Evergreen made changes last September: Staff has enforced rules like a zero-tolerance cell phone policy, increased campus supervision and built stronger relationships with students, Principal Sarah Idle said.

“There’s a real shift in our school’s culture this year,” Evergreen Middle School Principal Sarah Idle says. (Olivia Vanni / The Herald)

“There’s a real shift in our school’s culture this year,” Evergreen Middle School Principal Sarah Idle says. (Olivia Vanni / The Herald)

From September to May 2023, Evergreen had the most recorded fights of all district middle schools, a dozen of which resulted in serious injury. Fights broke out at least once or twice a day, at lunch, recess or between classes, parents said. Even after the bell rang, fight videos would go viral among the student body.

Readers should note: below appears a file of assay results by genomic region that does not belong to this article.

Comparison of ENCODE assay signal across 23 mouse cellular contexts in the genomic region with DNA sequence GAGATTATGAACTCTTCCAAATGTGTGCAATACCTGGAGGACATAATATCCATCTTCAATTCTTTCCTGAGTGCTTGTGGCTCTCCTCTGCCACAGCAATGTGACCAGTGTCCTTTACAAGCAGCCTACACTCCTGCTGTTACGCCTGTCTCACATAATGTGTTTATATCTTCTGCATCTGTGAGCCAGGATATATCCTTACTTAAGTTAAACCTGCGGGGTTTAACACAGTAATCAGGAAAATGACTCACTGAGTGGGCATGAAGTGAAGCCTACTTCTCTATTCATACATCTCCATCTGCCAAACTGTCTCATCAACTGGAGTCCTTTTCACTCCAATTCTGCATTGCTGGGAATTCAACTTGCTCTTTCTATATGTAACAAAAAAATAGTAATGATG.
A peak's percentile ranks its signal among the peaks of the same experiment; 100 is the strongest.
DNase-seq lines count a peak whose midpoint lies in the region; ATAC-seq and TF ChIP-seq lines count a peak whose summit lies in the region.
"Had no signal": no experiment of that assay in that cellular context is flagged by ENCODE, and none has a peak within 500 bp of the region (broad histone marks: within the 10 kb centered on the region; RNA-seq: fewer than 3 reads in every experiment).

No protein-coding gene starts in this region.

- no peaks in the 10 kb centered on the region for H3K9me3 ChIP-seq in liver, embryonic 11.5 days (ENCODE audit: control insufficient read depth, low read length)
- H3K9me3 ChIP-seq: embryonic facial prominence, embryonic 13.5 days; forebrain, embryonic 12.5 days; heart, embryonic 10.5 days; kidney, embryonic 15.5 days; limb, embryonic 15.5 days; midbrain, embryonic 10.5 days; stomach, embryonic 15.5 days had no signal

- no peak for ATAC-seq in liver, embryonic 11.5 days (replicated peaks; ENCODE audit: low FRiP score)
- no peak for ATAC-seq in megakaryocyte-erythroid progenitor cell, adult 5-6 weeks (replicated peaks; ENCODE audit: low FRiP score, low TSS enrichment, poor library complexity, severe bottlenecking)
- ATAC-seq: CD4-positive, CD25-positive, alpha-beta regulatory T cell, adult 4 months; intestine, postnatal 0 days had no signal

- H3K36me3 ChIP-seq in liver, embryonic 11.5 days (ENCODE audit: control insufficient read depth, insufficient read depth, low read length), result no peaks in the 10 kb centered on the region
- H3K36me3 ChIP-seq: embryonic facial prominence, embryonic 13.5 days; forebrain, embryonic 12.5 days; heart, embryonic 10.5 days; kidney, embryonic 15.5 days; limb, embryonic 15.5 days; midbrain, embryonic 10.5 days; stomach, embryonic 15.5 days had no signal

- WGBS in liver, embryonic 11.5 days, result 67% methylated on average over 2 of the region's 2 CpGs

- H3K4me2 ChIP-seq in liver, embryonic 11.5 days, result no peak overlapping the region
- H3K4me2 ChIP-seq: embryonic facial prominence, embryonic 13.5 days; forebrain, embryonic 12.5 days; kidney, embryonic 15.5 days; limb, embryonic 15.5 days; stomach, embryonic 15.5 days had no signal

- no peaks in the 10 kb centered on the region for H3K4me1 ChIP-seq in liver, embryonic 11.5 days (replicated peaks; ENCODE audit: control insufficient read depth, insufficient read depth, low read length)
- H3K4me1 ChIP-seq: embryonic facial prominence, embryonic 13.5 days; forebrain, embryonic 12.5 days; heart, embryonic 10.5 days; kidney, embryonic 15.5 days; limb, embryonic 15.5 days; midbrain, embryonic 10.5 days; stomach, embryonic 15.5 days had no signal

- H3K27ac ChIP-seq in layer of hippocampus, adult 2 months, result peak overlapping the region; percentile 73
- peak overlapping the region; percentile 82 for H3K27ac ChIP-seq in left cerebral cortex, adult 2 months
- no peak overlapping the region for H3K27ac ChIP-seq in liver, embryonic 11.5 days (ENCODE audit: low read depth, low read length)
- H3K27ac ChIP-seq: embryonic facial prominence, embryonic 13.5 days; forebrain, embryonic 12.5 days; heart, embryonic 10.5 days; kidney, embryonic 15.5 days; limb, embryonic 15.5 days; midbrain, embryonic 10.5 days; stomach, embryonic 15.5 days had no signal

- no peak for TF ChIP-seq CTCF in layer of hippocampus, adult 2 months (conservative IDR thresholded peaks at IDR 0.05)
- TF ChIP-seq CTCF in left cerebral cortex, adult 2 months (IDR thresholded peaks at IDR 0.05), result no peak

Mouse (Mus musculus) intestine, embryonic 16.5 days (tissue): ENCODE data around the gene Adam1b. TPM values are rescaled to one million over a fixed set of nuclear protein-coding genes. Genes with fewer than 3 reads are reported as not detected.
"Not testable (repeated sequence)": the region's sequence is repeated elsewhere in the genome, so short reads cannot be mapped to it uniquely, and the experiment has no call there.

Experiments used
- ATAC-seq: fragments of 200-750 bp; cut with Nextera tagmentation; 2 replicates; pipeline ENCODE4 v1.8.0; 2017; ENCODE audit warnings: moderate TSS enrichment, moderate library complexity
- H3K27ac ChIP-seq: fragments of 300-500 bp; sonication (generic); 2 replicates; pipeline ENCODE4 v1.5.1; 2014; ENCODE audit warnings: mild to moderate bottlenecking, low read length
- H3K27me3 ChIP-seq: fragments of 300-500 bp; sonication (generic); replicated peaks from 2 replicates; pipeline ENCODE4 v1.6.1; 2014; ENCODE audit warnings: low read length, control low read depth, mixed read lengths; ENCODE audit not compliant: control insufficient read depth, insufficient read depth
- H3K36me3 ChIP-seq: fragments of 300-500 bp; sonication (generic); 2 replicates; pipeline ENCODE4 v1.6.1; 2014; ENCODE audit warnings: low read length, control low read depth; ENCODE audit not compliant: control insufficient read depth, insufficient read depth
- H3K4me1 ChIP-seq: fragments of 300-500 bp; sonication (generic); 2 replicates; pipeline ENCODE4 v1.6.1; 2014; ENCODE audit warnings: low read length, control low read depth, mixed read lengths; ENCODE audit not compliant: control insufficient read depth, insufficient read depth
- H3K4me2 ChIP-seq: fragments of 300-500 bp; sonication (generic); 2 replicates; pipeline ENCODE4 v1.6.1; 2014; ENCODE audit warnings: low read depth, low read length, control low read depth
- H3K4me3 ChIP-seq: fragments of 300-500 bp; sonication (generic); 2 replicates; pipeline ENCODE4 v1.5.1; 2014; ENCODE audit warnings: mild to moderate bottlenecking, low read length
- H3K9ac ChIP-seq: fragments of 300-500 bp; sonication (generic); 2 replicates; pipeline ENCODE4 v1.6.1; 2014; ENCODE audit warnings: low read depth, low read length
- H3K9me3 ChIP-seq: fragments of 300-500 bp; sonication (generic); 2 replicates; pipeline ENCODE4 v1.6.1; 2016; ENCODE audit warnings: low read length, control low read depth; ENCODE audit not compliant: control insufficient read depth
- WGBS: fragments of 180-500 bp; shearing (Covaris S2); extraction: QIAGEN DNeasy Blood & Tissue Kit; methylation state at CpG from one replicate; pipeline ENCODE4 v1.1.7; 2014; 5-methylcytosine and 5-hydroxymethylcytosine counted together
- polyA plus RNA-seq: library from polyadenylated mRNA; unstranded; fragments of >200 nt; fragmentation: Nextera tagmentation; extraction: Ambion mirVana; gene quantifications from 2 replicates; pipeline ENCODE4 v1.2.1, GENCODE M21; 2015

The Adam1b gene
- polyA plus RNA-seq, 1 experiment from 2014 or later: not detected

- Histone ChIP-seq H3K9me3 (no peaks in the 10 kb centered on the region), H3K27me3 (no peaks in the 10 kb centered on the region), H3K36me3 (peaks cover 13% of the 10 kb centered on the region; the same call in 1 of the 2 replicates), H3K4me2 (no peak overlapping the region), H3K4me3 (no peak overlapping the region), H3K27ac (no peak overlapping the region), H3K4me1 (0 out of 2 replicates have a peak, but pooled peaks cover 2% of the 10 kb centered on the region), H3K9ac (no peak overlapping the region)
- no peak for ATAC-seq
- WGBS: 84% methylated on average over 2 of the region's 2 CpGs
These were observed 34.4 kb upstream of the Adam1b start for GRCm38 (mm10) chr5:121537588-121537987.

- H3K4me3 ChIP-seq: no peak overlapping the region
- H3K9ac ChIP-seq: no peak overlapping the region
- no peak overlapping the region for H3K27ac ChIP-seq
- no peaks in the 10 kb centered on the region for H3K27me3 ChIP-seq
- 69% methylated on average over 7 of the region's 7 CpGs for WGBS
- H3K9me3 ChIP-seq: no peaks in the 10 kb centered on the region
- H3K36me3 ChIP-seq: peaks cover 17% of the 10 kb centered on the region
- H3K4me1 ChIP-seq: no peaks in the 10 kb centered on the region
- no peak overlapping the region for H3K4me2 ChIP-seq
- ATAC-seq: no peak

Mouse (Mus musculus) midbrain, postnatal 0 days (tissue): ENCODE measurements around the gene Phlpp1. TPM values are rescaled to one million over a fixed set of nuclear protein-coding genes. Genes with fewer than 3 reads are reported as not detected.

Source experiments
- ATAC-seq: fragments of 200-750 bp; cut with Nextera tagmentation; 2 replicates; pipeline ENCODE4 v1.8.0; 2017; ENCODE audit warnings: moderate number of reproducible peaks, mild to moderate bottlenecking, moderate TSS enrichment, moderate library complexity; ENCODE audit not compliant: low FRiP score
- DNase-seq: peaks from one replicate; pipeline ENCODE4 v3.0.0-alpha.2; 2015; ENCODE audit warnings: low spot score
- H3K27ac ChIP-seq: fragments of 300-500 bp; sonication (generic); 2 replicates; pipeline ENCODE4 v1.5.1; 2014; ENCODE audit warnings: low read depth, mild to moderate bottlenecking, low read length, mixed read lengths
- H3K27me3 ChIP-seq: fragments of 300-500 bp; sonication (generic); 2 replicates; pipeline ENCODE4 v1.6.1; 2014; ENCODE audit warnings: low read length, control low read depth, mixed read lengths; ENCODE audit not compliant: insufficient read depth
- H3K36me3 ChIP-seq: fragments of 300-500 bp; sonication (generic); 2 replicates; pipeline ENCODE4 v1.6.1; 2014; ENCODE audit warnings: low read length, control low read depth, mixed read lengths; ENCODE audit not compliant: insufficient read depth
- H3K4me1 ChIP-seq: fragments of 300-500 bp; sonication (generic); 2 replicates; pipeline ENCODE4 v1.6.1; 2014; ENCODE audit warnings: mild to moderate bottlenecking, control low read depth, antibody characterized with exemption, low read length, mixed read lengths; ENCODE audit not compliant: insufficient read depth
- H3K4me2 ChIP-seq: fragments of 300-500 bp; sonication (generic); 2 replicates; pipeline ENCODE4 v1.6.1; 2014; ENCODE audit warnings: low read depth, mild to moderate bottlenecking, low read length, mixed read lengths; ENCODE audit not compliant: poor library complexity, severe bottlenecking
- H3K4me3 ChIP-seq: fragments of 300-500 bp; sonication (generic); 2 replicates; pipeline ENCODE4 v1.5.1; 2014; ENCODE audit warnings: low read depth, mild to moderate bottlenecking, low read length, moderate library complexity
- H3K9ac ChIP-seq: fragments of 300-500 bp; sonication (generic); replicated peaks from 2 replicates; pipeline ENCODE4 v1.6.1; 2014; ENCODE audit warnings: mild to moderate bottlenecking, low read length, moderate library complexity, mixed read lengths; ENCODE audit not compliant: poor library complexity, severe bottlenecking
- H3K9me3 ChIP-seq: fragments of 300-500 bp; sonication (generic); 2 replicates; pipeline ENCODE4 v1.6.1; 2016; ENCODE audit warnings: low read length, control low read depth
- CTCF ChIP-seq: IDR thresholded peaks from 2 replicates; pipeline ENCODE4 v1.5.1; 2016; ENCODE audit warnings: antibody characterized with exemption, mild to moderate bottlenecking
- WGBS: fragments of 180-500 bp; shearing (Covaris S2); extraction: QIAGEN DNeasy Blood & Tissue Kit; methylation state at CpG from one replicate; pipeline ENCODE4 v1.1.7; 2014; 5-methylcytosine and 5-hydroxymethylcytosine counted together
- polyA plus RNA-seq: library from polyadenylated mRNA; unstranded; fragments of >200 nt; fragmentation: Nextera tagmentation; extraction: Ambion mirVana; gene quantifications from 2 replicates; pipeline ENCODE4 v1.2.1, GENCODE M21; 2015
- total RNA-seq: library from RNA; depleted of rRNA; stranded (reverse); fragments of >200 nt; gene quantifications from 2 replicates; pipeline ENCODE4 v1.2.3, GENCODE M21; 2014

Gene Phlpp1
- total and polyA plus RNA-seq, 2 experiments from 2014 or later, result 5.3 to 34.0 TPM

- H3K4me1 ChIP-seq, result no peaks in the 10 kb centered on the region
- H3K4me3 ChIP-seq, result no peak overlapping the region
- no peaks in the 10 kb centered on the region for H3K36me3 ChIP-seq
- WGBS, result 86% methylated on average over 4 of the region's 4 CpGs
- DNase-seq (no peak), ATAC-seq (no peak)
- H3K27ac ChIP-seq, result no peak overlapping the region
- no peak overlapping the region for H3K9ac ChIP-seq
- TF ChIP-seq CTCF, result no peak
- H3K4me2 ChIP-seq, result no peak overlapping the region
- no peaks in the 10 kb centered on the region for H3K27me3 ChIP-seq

North Middle School had the second-highest amount of fights among Everett middle schools at 106.

Parents said the aggression appeared to be rooted in social media, short-staffing and students adjusting to the return of in-person learning following the COVID pandemic.

‘Whole other level’

Last year, Aeschleman’s daughter worried for own safety as those in her social circle routinely were involved in fights or bullying.

Now in eighth grade, physical violence isn’t much of a concern for her. The verbal abuse her daughter experiences from her peers, however, is on a “whole other level” compared to what Aeschleman knew at the same age, the Evergreen mom said.